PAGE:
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ArtistWorks will be unveiling its 14th online music school at the 2012 Winter NAMM Show in Anaheim, California.
ArtistWorks will announce new online schools for Dobro and Latin Percussion to join their twelve existing schools and two academies that already use the innovative Video Exchange™ learning method.
ArtistWorks, which this week was featured in the LA Times, will be taking center stage at NAMM’s App & Gaming Pavilion (E15 – Hall E), an area that focuses on high-growth music tech companies. NAMM attendees and media visiting the ArtistWorks stand will be able to tour the online music schools and academies which include:
Billy Cobham School of Drums – Fusion & Jazz Drum Lessons
Thomas Lang School of Drums – Rock Drum Lessons...
It's been an exciting year of music education here at ArtistWorks and we're looking forward to an even bigger 2012! Here's to another year of online learning! Happy Holidays from everyone at ArtistWorks!
It was Thursday and it'd been a busy week around the office. I was in the middle of editing the footage from Q's last show when I looked at my phone. I had a text message. It was Ted from Thud Rumble.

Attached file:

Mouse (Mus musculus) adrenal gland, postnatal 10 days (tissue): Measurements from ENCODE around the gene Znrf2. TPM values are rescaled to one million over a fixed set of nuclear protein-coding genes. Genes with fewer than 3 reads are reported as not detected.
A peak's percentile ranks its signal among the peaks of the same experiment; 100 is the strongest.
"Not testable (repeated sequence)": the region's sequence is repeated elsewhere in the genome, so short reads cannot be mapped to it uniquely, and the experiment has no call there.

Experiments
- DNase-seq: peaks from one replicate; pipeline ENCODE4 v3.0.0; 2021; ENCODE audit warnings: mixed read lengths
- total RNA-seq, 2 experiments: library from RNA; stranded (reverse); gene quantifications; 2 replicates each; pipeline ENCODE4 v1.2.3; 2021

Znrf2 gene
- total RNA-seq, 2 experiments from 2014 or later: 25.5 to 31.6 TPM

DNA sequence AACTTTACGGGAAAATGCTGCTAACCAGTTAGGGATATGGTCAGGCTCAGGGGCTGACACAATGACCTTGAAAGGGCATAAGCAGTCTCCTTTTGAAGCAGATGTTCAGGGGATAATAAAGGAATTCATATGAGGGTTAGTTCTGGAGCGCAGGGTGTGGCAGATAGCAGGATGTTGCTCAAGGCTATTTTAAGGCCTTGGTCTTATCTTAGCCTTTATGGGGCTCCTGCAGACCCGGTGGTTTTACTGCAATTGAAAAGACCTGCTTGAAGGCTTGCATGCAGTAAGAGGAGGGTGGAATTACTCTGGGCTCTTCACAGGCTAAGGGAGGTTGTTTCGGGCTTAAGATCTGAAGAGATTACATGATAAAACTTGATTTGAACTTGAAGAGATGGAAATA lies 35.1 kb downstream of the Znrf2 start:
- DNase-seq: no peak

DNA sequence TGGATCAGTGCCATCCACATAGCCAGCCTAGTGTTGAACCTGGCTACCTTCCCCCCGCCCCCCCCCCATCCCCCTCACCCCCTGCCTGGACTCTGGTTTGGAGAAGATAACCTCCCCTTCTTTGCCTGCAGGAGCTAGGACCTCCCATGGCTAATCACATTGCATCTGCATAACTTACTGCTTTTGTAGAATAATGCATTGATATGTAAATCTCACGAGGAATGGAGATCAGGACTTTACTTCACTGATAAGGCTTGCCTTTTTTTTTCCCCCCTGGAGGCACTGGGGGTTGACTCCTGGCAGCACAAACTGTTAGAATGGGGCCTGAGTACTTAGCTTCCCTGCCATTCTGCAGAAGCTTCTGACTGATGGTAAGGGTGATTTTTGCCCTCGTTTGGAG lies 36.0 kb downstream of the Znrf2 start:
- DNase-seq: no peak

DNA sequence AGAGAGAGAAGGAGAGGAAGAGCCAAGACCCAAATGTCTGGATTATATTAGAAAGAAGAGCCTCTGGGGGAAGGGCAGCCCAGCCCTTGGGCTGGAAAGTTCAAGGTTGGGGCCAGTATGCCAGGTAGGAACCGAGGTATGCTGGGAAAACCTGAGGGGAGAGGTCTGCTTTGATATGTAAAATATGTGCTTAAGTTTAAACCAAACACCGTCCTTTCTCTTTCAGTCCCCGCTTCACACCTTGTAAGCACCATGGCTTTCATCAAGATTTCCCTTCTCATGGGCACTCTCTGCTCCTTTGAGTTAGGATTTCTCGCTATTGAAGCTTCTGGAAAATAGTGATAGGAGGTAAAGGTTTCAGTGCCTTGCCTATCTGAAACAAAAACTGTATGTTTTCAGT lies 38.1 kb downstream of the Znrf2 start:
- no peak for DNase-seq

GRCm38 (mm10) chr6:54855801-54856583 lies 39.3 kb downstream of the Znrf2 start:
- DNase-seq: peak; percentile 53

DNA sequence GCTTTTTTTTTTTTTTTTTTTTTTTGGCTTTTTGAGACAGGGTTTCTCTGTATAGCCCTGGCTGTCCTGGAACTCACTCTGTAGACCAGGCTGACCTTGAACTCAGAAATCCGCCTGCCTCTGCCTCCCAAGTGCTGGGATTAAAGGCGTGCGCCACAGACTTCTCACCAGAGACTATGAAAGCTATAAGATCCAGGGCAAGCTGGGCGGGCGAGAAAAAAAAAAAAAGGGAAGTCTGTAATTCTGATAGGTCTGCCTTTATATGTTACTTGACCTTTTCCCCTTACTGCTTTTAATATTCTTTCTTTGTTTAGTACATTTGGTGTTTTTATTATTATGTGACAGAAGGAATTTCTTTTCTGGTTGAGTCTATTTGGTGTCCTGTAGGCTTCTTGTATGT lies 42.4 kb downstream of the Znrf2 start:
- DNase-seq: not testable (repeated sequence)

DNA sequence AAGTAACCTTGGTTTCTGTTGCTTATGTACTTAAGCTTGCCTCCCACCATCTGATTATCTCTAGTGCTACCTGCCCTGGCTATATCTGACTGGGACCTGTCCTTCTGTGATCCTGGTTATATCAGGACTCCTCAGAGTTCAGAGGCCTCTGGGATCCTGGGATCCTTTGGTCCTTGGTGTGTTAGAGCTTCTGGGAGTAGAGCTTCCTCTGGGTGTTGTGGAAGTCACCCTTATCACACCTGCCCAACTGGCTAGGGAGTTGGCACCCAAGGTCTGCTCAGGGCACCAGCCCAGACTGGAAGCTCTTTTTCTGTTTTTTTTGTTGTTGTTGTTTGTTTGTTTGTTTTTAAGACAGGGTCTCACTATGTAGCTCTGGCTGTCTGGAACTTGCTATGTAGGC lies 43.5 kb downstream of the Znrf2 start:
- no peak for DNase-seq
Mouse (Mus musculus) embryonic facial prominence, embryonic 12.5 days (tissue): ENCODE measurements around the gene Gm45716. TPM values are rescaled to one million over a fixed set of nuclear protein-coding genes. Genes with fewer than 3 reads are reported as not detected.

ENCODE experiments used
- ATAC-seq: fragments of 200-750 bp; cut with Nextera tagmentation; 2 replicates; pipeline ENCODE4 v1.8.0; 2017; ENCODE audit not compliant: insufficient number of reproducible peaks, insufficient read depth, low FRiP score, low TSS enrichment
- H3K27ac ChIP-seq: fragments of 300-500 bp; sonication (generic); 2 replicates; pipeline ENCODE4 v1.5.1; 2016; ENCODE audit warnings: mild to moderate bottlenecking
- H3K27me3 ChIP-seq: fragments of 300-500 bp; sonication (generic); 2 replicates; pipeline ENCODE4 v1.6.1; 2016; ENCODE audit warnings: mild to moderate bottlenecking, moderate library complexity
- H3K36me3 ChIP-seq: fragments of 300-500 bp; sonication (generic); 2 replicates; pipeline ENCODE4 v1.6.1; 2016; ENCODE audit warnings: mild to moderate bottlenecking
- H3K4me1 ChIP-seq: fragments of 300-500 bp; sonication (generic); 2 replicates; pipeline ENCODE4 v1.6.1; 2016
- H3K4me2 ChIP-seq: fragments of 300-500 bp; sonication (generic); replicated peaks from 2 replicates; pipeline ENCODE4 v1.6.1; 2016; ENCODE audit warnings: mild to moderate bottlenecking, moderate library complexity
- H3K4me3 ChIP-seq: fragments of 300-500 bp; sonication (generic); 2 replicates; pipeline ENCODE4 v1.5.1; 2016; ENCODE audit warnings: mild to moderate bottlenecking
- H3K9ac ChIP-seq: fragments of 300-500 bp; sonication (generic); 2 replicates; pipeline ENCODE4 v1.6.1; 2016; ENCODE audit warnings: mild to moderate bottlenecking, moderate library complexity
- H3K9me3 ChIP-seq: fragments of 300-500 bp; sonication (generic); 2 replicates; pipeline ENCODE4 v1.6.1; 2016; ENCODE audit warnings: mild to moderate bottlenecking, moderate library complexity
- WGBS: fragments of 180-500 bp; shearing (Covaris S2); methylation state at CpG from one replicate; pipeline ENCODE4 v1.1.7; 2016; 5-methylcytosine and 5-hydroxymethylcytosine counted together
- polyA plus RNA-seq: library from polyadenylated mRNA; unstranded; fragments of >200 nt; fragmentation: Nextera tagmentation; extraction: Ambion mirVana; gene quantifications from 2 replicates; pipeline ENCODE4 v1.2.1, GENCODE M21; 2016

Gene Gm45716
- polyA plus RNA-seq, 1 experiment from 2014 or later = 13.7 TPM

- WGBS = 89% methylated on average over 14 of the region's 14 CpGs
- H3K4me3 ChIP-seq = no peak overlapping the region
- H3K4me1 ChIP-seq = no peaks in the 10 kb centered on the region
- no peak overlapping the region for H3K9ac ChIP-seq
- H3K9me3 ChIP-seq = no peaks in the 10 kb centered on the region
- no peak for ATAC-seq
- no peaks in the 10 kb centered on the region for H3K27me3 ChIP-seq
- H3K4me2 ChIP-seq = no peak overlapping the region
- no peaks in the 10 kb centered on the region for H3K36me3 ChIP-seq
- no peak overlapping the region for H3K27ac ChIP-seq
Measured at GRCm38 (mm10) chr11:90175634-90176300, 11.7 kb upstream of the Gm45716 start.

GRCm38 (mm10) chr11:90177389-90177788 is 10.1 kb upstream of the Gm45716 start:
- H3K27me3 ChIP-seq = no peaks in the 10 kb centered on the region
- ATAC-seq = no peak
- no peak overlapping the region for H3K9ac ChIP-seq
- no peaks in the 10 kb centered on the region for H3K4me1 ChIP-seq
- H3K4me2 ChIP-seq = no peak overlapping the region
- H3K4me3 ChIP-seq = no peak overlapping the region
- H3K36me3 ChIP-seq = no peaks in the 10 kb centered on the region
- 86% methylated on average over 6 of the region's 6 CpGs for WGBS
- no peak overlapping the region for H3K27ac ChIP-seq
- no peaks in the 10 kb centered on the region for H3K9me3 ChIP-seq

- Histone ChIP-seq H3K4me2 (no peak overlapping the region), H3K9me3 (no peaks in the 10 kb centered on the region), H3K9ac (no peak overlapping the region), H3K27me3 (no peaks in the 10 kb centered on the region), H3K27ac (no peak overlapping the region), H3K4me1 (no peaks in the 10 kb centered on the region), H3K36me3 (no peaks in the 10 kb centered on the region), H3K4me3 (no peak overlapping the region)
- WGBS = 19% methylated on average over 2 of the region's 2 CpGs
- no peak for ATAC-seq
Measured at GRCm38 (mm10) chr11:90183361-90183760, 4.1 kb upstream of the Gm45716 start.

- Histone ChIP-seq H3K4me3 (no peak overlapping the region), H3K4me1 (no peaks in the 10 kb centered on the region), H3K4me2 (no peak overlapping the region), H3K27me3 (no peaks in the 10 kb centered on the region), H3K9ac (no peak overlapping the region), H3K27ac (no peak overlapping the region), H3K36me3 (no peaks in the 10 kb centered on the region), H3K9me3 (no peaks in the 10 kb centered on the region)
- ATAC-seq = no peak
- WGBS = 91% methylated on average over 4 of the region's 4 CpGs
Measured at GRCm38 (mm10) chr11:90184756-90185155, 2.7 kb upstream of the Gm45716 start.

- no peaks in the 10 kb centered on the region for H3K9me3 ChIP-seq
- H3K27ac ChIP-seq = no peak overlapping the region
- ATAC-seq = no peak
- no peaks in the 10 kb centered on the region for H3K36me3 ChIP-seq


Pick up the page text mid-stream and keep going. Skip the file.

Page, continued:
Until May 14th, I’d never seen Qbert perform live. I’d been following his career since I was 13, seen Wavetwisters more times than I like to admit, even been to the famous Octagon Lair a couple times – but I’d still never seen a “DJ Qbert show”. I had recently moved to the Bay area so I knew it was just a matter of time before Q would play a show within driving distance. So when I heard he was playing at Yoshi’s in San Francisco, I had to be there.
As an active part of QSU, I was in a unique position. After discussing it with the Thud Rumble team, we decided to document the night for the QSU community. This was a special show for Q, as he was...
I’m often asked by students: why does Qbert scratch in reverse? What they mean is, why is the crossfader in the reverse setting (aka hamster style). Before I get into that, let me break down a few things. Traditionally, DJs use two turntables with a mixer in the middle. The crossfader on the mixer cuts the sound in and out from the right and left turntable by sliding the fader to the right or left. Scratching (or ‘skratching’ as we like to say at QSU) is the manipulation of a sound on a turntable, pushing the record back and forth in a percussive way to create a new sound. The crossfader is used to cut the sound in and out while manipulating the record, and there’s a whole vocabulary and language for the different scratches and combos (for those interested in learning to speak the skratch language, join QSU!).
In the ‘regular’ setting, when the crossfader is on the left you hear what’s...